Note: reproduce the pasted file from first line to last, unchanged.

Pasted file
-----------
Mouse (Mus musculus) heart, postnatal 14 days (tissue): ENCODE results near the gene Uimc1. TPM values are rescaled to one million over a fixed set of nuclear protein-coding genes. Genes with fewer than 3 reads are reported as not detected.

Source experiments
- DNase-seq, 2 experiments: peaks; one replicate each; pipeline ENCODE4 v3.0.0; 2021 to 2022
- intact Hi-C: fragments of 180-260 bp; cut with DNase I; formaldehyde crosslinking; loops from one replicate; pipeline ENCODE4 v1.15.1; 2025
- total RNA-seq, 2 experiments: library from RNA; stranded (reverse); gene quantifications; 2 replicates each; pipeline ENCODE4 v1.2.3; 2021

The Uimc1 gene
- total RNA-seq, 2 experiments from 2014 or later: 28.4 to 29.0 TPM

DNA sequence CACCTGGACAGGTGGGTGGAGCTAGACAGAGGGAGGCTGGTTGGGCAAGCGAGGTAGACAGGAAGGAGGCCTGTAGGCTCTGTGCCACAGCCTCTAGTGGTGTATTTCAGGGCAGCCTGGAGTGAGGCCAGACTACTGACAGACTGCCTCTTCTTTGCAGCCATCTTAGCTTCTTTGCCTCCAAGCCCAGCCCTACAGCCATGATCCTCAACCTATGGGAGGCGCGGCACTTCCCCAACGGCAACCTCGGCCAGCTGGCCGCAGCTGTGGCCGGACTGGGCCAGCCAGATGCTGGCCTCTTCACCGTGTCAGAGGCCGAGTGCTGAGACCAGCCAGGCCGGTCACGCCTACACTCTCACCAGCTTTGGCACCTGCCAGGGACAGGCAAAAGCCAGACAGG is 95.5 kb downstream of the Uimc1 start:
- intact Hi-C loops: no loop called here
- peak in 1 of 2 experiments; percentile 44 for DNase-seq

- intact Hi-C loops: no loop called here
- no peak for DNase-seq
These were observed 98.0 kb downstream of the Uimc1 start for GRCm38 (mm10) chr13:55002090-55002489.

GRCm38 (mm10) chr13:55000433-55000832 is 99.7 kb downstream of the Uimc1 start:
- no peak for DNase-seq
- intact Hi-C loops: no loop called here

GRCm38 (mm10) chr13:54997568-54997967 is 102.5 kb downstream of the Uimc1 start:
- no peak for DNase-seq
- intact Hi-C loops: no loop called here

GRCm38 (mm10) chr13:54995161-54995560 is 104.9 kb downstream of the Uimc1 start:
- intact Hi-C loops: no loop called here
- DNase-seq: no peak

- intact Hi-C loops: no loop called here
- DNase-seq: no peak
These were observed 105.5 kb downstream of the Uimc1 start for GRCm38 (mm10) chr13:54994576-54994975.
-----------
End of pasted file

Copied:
Mouse (Mus musculus) heart, postnatal 14 days (tissue): ENCODE results near the gene Uimc1. TPM values are rescaled to one million over a fixed set of nuclear protein-coding genes. Genes with fewer than 3 reads are reported as not detected.

Source experiments
- DNase-seq, 2 experiments: peaks; one replicate each; pipeline ENCODE4 v3.0.0; 2021 to 2022
- intact Hi-C: fragments of 180-260 bp; cut with DNase I; formaldehyde crosslinking; loops from one replicate; pipeline ENCODE4 v1.15.1; 2025
- total RNA-seq, 2 experiments: library from RNA; stranded (reverse); gene quantifications; 2 replicates each; pipeline ENCODE4 v1.2.3; 2021

The Uimc1 gene
- total RNA-seq, 2 experiments from 2014 or later: 28.4 to 29.0 TPM

DNA sequence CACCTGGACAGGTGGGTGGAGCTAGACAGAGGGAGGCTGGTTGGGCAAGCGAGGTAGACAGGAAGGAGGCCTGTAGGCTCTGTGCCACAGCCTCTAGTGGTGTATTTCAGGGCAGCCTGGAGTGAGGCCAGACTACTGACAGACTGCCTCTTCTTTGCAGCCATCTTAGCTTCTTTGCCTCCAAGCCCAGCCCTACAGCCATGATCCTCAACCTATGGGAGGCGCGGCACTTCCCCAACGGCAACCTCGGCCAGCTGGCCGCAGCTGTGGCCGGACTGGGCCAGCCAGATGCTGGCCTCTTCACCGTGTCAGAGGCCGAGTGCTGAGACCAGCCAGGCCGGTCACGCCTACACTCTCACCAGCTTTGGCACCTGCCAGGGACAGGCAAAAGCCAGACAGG is 95.5 kb downstream of the Uimc1 start:
- intact Hi-C loops: no loop called here
- peak in 1 of 2 experiments; percentile 44 for DNase-seq

- intact Hi-C loops: no loop called here
- no peak for DNase-seq
These were observed 98.0 kb downstream of the Uimc1 start for GRCm38 (mm10) chr13:55002090-55002489.

GRCm38 (mm10) chr13:55000433-55000832 is 99.7 kb downstream of the Uimc1 start:
- no peak for DNase-seq
- intact Hi-C loops: no loop called here

GRCm38 (mm10) chr13:54997568-54997967 is 102.5 kb downstream of the Uimc1 start:
- no peak for DNase-seq
- intact Hi-C loops: no loop called here

GRCm38 (mm10) chr13:54995161-54995560 is 104.9 kb downstream of the Uimc1 start:
- intact Hi-C loops: no loop called here
- DNase-seq: no peak

- intact Hi-C loops: no loop called here
- DNase-seq: no peak
These were observed 105.5 kb downstream of the Uimc1 start for GRCm38 (mm10) chr13:54994576-54994975.